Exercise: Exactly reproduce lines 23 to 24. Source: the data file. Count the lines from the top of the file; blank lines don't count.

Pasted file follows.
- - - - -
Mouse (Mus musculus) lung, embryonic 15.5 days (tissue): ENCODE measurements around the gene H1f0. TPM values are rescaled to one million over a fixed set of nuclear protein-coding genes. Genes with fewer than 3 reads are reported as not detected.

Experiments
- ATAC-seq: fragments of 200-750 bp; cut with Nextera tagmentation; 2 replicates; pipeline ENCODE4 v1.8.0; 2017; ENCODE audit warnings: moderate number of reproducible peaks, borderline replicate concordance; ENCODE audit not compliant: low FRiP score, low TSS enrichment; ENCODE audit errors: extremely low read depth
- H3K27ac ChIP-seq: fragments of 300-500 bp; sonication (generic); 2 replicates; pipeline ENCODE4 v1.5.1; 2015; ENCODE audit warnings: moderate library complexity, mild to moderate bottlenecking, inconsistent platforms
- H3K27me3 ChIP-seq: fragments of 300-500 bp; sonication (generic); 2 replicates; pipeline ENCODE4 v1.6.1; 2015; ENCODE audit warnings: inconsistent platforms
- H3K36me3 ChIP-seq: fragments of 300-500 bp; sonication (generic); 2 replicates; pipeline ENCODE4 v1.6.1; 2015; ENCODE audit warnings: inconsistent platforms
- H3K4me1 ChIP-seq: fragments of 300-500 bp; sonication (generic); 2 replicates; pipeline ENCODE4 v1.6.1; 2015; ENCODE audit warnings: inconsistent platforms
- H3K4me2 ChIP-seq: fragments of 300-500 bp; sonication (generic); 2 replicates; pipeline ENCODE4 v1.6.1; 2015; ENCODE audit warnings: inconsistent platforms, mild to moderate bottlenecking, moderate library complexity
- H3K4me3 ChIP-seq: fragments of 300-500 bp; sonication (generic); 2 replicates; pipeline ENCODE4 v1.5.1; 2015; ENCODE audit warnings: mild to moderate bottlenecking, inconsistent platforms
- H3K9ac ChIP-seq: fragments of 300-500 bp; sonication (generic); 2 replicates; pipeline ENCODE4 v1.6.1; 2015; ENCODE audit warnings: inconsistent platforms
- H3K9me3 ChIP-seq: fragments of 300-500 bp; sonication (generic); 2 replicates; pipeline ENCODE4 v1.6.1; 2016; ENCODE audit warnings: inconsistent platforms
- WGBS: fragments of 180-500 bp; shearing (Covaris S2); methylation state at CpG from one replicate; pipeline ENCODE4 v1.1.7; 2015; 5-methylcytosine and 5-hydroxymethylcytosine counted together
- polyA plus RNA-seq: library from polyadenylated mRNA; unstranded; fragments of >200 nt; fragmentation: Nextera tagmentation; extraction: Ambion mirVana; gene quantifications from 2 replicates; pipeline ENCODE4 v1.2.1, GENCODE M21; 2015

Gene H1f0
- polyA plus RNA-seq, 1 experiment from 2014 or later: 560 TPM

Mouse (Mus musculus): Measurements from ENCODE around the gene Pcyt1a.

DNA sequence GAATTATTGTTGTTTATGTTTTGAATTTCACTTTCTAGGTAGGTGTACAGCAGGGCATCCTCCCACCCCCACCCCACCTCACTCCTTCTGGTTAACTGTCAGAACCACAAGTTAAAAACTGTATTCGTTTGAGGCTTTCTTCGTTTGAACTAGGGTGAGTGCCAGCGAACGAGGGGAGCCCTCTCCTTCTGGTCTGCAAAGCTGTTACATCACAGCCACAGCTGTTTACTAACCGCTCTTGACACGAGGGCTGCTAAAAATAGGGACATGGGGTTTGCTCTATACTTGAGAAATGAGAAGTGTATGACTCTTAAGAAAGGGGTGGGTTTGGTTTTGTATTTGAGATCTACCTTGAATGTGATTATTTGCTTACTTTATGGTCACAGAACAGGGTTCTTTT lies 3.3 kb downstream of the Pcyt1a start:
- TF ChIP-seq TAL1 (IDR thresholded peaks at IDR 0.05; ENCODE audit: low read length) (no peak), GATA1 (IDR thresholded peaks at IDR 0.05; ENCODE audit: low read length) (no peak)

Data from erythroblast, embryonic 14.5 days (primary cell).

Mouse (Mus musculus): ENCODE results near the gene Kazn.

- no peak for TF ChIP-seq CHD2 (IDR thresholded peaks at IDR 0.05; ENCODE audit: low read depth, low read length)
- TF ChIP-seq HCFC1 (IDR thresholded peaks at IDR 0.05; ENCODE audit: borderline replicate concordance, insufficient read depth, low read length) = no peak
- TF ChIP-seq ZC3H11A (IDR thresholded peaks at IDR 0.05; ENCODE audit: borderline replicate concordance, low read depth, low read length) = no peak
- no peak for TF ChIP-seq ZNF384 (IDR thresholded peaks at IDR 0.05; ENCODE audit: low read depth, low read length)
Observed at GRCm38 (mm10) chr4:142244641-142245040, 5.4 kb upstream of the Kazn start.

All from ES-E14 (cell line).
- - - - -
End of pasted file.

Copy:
- TF ChIP-seq ZC3H11A (IDR thresholded peaks at IDR 0.05; ENCODE audit: borderline replicate concordance, low read depth, low read length) = no peak
- no peak for TF ChIP-seq ZNF384 (IDR thresholded peaks at IDR 0.05; ENCODE audit: low read depth, low read length)